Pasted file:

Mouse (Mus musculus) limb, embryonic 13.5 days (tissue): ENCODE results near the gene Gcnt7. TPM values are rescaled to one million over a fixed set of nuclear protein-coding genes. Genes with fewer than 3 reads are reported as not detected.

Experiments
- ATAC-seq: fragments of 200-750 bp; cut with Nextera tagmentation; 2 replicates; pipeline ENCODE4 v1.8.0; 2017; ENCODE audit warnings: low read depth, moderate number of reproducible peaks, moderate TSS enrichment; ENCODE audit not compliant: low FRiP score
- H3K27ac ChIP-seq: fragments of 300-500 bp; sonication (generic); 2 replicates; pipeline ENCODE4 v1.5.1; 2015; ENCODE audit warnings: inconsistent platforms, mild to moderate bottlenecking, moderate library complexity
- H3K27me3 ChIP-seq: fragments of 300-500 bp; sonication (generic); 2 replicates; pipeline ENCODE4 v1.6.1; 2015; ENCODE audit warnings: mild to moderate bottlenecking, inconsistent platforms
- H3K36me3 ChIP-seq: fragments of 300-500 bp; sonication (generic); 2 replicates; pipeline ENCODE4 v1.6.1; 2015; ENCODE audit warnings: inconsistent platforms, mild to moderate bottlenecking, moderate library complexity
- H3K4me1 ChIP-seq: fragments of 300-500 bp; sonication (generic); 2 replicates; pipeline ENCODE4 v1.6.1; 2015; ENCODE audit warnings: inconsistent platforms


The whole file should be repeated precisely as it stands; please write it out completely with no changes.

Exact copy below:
Mouse (Mus musculus) limb, embryonic 13.5 days (tissue): ENCODE results near the gene Gcnt7. TPM values are rescaled to one million over a fixed set of nuclear protein-coding genes. Genes with fewer than 3 reads are reported as not detected.

Experiments
- ATAC-seq: fragments of 200-750 bp; cut with Nextera tagmentation; 2 replicates; pipeline ENCODE4 v1.8.0; 2017; ENCODE audit warnings: low read depth, moderate number of reproducible peaks, moderate TSS enrichment; ENCODE audit not compliant: low FRiP score
- H3K27ac ChIP-seq: fragments of 300-500 bp; sonication (generic); 2 replicates; pipeline ENCODE4 v1.5.1; 2015; ENCODE audit warnings: inconsistent platforms, mild to moderate bottlenecking, moderate library complexity
- H3K27me3 ChIP-seq: fragments of 300-500 bp; sonication (generic); 2 replicates; pipeline ENCODE4 v1.6.1; 2015; ENCODE audit warnings: mild to moderate bottlenecking, inconsistent platforms
- H3K36me3 ChIP-seq: fragments of 300-500 bp; sonication (generic); 2 replicates; pipeline ENCODE4 v1.6.1; 2015; ENCODE audit warnings: inconsistent platforms, mild to moderate bottlenecking, moderate library complexity
- H3K4me1 ChIP-seq: fragments of 300-500 bp; sonication (generic); 2 replicates; pipeline ENCODE4 v1.6.1; 2015; ENCODE audit warnings: inconsistent platforms